The views expressed are those of Victor Lal and not those of the Fiji Sun. Mr Lal is the author of Fiji: Coups in Paradise – Race, Politics and Military Intervention. E-mail:


10 Responses to “Another of Victor Lal’s pearls of wisdom”

  1. Na Dina Says:

    Rotten to the core …the Prezzies wife, PS, ADC, butlers, security guards and even driver in Hummer are all into Vore’s sham. Keeping the old fart breathing on oxygen cylinders and from keeling over until he is safely jettisoned after the Qarase court ruling(won) is the only plan left and Vore to be Prezzie! Impeach! Impeach! Impeach!

  2. Peace Pipe Says:

    With the benefit of hindsight and intellect Victor Lal produces very credible insights on the reality of the situation in his analysis in a discernable write up. By providing such information we can see clearly the bluffs in vore’s statements and the ulterior motives and cover up going on in the present facade. Just imagine this, President Frank and 1st Lady Mary in the white house or whatever you call the presidential residence. Is Frank the fool really gunning for that post like many are speculating at the moment? It would reveal the vile nature of the weasel as the ultimate opportunist.

  3. NaVoreEnaVoreGa Says:

    The moral of this story is? Always ignore the pig because if one decides to wrestle with it, the pig will have fun but one will only walk away covered in mud.

    Seriously though, Vore is a serial idiot who grunts nothing but nonsense.We would do well to ignore anything he says and to keep rejecting all the coup garbage which they intend to force on ordinary citizens.

    Chaudary should be reminded that his name is on a list of candidates at a cell block at Korovou which has a clear view of Beqa.That day will surely come.

  4. newsfiji Says:

    Peace Pipe: Ofcourse Voreqe is gunning for President! How else can he continue his luxurious lifestyle?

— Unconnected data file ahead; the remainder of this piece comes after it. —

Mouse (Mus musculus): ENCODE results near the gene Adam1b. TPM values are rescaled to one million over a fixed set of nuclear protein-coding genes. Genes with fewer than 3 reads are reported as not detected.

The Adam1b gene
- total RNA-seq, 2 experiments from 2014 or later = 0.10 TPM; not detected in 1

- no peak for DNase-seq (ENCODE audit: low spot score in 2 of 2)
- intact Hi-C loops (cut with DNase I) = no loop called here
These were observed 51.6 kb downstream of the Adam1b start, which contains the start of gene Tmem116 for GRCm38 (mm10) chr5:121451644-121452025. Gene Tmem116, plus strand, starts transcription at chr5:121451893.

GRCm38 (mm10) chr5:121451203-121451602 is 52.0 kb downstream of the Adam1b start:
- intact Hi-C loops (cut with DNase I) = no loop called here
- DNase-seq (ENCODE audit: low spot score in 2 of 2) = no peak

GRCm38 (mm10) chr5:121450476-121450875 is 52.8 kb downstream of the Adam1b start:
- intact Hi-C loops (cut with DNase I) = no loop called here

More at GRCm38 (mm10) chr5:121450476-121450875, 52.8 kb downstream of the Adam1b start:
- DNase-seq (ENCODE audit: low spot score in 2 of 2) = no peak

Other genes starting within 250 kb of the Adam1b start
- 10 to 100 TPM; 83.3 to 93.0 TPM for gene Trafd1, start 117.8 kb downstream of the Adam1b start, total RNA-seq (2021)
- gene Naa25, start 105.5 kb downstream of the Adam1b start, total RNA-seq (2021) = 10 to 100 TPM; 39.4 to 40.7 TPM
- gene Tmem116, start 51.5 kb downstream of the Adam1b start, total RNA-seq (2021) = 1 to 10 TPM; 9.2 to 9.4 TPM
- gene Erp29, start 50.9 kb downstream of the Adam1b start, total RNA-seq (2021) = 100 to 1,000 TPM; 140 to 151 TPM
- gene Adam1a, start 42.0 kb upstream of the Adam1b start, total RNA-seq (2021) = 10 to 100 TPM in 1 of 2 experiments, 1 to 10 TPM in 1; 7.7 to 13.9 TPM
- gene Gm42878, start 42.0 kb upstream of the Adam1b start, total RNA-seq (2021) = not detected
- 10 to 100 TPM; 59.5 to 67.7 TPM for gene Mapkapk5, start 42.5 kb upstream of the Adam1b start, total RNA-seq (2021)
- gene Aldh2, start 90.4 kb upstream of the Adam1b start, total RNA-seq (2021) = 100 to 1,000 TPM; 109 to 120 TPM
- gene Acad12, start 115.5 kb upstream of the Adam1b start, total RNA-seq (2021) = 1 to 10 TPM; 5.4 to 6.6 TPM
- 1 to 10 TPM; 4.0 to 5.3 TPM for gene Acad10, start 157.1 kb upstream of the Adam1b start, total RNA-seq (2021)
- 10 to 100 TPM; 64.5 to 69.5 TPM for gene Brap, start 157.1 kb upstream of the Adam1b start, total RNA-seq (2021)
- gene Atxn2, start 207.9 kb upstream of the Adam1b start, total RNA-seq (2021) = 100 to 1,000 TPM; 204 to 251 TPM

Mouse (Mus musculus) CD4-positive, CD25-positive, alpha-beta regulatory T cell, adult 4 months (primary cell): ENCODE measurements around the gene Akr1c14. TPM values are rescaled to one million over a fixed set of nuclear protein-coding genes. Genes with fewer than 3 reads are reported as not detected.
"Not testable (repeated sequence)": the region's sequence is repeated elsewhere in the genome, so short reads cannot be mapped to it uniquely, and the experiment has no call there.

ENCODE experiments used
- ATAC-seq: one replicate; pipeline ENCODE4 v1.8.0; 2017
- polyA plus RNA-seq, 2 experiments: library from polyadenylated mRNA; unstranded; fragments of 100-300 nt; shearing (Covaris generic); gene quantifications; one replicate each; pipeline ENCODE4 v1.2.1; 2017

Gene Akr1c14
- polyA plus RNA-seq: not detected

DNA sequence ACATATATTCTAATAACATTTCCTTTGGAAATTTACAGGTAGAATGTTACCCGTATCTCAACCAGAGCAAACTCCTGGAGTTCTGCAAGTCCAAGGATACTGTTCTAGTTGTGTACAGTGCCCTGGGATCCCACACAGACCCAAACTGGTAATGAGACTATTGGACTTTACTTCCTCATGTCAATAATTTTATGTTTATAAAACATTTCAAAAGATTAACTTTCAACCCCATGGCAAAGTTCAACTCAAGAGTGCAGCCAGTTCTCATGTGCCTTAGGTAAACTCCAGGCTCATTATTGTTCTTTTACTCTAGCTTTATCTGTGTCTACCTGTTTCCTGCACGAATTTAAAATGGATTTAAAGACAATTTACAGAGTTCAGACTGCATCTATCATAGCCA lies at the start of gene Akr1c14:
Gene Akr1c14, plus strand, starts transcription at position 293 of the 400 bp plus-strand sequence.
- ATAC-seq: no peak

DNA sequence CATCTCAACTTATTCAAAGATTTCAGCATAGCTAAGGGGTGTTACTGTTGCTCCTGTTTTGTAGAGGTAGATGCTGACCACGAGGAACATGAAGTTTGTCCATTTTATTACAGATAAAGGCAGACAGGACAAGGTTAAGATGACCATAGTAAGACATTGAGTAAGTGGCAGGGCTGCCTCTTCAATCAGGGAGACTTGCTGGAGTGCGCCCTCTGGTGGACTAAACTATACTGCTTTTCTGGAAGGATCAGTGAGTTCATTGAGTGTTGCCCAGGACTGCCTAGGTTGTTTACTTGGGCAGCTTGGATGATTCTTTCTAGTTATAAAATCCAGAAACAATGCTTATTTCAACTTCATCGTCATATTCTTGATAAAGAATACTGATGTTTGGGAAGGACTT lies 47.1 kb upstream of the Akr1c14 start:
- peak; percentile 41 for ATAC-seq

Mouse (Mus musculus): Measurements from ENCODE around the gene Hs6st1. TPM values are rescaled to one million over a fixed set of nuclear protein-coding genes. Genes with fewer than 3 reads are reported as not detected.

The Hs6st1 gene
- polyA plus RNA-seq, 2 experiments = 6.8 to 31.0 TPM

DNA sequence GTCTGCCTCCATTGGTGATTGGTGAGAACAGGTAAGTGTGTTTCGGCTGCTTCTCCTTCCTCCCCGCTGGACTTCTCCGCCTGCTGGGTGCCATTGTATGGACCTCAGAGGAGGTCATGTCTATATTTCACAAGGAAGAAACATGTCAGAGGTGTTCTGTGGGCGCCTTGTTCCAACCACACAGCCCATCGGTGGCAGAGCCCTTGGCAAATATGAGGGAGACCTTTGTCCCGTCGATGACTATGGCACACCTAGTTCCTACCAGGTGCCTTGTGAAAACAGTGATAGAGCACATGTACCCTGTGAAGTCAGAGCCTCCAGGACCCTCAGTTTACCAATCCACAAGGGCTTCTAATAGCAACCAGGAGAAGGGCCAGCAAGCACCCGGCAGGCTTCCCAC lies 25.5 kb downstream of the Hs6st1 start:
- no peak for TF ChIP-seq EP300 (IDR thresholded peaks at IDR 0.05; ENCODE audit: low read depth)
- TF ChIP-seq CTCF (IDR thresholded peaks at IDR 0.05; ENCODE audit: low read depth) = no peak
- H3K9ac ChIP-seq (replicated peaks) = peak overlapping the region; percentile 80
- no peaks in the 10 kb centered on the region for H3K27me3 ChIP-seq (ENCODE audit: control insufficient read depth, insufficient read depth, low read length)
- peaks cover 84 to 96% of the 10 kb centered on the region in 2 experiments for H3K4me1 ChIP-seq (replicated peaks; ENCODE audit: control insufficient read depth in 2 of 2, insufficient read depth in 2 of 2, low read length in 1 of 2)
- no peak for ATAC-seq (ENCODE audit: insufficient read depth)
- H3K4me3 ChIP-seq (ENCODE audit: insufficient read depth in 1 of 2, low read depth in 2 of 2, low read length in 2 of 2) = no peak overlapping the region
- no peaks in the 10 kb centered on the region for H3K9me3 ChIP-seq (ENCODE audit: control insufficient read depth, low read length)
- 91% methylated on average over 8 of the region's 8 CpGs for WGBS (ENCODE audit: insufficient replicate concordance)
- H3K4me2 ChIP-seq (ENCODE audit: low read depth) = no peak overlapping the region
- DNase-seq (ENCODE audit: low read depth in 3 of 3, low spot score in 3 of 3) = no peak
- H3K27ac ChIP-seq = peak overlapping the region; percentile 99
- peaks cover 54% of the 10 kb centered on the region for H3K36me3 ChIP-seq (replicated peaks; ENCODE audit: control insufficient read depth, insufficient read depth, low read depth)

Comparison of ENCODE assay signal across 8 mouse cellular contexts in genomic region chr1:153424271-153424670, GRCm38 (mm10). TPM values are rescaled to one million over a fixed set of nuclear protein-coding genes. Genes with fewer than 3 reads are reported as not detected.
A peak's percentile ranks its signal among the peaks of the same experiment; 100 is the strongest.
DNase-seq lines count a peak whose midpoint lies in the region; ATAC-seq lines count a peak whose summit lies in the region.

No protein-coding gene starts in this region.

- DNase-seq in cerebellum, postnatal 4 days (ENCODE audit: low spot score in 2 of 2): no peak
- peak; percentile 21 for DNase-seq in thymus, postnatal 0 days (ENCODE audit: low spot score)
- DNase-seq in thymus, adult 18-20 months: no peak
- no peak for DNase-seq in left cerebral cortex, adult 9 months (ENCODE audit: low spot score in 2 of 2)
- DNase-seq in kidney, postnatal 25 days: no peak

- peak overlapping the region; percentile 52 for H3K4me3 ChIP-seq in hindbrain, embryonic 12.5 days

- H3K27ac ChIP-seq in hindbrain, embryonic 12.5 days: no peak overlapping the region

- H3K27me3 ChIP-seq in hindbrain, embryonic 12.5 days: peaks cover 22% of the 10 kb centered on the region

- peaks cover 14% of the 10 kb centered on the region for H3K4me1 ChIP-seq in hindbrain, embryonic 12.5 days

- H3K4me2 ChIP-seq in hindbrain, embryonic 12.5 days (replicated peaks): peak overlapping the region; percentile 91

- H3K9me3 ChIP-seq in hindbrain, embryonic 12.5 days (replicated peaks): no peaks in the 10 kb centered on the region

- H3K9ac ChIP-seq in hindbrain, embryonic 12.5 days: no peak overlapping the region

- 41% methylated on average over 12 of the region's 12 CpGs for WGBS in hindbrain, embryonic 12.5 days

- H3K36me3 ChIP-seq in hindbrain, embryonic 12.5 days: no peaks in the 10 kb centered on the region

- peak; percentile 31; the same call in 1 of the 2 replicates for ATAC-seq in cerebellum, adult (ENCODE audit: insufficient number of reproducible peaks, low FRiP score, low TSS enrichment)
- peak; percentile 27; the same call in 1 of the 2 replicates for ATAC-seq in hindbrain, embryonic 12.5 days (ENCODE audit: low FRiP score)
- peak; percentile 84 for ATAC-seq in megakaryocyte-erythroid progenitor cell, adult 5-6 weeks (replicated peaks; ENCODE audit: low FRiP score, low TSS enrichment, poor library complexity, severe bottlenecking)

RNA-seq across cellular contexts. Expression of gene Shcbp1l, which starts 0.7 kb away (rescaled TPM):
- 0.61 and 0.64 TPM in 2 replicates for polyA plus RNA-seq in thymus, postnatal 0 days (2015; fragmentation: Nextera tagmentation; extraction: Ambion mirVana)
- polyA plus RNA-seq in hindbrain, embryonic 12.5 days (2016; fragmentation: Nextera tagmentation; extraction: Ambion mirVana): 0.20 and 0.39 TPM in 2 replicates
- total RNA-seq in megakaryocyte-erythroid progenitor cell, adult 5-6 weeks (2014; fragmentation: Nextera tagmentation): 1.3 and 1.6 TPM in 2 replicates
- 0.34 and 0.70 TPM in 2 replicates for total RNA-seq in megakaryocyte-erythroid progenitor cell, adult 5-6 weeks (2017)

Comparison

The facts for all previous Governor Generals, (fijians only), Presidents (except for Rt KKT Mara) including this present one, is that they got no $$$ to take care of themselves till they DIE.

    That also goes for all aspiring Presidents eg. Voreqe & both Epeli’s.

    Shame – they can’t get decent jobs anywhere else – vaya any qualifications – NOT!

  5. IslandBoy Says:

    Digression please folks – PSC has announced Peter Wise to take over from Banuve Kaumaitotoya at Ministry of Tourism & & etc.

    Is this a sign that things at the NCBBF Secretariat are unravelling?

    Or does Filimoni Kau get promoted? I suppose he deserves it as a reward for compromising his morals and kissing butt for so long.

  6. pestcatcher Says:

    I notice that Dr Richard Beyer has been appointed permanent secretary of agriculture – isnt this Brit a british citizen, and if so, is it possible for him to ebcome PS in Fiji? Solivakasama can u find out – remember, he was the one who tried to exploit the hsitory of cannibalism in Fiji to market his product cannibal chutney (AS) in 1998

  7. Billy Says:

    Back to Pressie’s office, no wonder Finau T is daringly bold in her condemnation of all anti-Charter groups, she is GS to Soqosoqo vMarama whose President is Lady Pressie. Na leqa gona ni tabetabe qo, sa da mai ca na kena vo, ka ra mai rawataki mai yaso!

  8. Adi Kaila Says:

    Dr. Richard Beyer, a UK citizen, is a prominent food technologist in the Pacific and considered a leader in food preservation in the region.

    Maybe he could preserve that spineless voreqe so we can identify a mindless despot from an early age. I was going to suggest that he turn voreqe into chutney but he’s better off as he is – plain old manure for the ethanol plantation.

  9. Billy Says:

    I rather fear the amount of poison already in the old manure, ..all tavioka will die if it doesn’t kill him first. .. self destruct .. or suicide.. Hitler style?

  10. NaVoreEnaVoreGa Says:

    I am an associate of Dr Beyer.what a pity this guy has stooped to the lowest levels.I think he should be put on the hit list.